Stephen Hawking and the Made in Israel Boycott - Macleans.ca

Stephen Hawking and the Made in Israel Boycott

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Matt Dunham/AP

Stephen Hawking has joined a motley crew of celebrities who have distanced themselves from the state of Israel. The list of personalities to do so includes Annie Lennox, Ladysmith Black Mambazo, Kareem Abdul-Jabbar and Bran Van 3000 (remember them?).

Hawking has announced that he will not attend the Israeli Presidential Conference next month, an academic event set to explore “the central issues that will influence the face of our future.” It’s also a celebration of Israeli President Shimon Peres’ 90th birthday.

“I have received a number of emails from Palestinian academics,” Hawking wrote to organizers. “They are unanimous that I should respect the boycott. In view I must withdraw from the conference.”

Hawking’s decision has inspired all kinds of backlash: either he is a hypocrite for singling out Israel’s alleged crimes and ignoring the rest of the human-rights averse Middle East, or he is, predictably, an anti-Semite.

But Hawking’s announcement has also inspired the stop-using-our-stuff mantra. Here’s Nitsana Darshan-Leitner of Israeli law centre, Shurat HaDin:

“His [Hawking’s] whole computer-based communications system runs on a chip designed by Israel’s Intel team. I suggest if he truly wants to pull out of Israel he should also pull out his Intel Core i7 from his tablet.”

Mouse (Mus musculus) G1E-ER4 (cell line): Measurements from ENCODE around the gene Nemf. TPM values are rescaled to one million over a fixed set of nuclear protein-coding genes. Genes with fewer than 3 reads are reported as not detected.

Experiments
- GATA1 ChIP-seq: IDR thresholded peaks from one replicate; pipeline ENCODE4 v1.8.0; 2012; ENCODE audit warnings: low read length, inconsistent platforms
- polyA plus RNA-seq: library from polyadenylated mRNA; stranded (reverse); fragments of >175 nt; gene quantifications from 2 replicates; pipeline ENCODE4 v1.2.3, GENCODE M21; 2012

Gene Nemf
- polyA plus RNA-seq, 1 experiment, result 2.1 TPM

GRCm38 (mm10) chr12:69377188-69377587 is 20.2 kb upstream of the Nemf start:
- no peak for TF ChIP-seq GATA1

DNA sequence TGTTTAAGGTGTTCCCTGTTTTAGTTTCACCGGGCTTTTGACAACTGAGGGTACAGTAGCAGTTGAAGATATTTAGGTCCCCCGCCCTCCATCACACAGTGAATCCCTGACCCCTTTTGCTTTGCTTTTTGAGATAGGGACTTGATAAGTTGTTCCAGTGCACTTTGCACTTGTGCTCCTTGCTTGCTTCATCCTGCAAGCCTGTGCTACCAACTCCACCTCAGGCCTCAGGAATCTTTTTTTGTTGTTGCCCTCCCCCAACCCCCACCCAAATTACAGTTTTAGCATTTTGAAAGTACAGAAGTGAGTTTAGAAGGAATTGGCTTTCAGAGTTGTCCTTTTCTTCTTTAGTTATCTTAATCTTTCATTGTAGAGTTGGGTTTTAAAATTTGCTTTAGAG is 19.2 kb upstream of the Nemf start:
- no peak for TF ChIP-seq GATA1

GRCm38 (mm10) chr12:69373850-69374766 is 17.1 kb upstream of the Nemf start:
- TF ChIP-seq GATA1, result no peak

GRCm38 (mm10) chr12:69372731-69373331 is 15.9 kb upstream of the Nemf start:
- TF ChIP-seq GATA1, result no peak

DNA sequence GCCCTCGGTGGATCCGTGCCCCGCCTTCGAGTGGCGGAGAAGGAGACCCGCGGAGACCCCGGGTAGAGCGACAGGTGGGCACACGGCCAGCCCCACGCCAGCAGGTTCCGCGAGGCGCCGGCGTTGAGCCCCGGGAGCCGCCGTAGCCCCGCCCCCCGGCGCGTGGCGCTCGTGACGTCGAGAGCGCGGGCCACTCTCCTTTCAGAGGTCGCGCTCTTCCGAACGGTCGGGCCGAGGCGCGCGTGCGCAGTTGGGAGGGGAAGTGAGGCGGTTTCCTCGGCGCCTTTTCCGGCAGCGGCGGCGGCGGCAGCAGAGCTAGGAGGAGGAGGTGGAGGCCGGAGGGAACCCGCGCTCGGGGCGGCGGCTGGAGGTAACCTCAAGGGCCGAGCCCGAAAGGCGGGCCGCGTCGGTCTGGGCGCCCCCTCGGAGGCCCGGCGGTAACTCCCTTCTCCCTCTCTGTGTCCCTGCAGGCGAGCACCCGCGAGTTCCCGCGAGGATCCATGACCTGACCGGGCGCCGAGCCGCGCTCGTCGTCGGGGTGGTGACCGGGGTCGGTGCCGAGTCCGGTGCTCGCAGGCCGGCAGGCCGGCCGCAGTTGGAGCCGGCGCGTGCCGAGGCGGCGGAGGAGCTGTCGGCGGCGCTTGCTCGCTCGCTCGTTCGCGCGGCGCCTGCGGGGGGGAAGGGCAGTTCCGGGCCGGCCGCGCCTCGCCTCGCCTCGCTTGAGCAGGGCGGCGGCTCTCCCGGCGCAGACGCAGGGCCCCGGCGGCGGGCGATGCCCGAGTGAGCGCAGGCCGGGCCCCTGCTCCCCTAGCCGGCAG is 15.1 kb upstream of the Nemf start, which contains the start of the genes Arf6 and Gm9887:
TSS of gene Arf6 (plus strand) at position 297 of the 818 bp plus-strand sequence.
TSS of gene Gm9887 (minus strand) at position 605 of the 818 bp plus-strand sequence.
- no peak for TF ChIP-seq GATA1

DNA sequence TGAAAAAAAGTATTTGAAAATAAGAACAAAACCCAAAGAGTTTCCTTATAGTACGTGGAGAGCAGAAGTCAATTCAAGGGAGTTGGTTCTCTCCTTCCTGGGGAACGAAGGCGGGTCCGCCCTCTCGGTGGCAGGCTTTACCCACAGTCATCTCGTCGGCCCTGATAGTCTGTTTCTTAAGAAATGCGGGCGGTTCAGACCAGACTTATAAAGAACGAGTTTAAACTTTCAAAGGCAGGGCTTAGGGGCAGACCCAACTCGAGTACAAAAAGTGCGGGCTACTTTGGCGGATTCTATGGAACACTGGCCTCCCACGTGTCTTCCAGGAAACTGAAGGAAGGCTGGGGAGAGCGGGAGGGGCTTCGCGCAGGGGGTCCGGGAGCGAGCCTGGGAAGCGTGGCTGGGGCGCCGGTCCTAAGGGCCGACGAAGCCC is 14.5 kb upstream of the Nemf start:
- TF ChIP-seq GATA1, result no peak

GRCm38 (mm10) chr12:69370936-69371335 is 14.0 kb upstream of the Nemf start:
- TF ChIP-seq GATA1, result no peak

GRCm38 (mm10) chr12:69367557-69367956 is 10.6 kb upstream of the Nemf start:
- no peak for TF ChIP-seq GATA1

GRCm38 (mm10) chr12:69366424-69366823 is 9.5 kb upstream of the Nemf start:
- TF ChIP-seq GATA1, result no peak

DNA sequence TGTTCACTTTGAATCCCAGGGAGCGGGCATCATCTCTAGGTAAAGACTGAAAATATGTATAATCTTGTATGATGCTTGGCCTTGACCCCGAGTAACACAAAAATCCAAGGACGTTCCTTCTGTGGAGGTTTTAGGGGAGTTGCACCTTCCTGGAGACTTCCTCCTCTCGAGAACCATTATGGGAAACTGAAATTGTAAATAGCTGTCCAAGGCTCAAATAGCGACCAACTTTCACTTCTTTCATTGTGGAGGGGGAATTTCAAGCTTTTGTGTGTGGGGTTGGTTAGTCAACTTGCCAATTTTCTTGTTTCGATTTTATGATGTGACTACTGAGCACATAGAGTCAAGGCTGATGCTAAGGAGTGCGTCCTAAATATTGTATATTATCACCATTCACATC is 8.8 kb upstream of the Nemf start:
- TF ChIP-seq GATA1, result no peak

At my high school’s multicultural assembly, each culture showcased its talent through song and dance. Mine presented an extremely long PowerPoint starring “Things Invented in Israel” — the subtext being, “we can’t dance but we invented Rummikub.” To translate what  Darshan-Leitner was really saying to Hawking, “You’d be lost without us.”

It’s a childish argument that exposes the ugliness and stupidity of academic and cultural boycotts. Darshan-Leitner’s comments were crude, but she’s right. If Hawking is going to boycott the conference—if he is going to boycott good ideas because of the soil on which they’re formed—then it is hypocritical of him to use Israeli technology. As author Ian McEwan said about his refusal to refuse an Israeli award:  “If I only went to countries that I approve of, I probably would never get out of bed … it’s not great if everyone stops talking.”

There’s no use boycotting the good to spite the bad. You can’t defeat the dark by shutting out the light.

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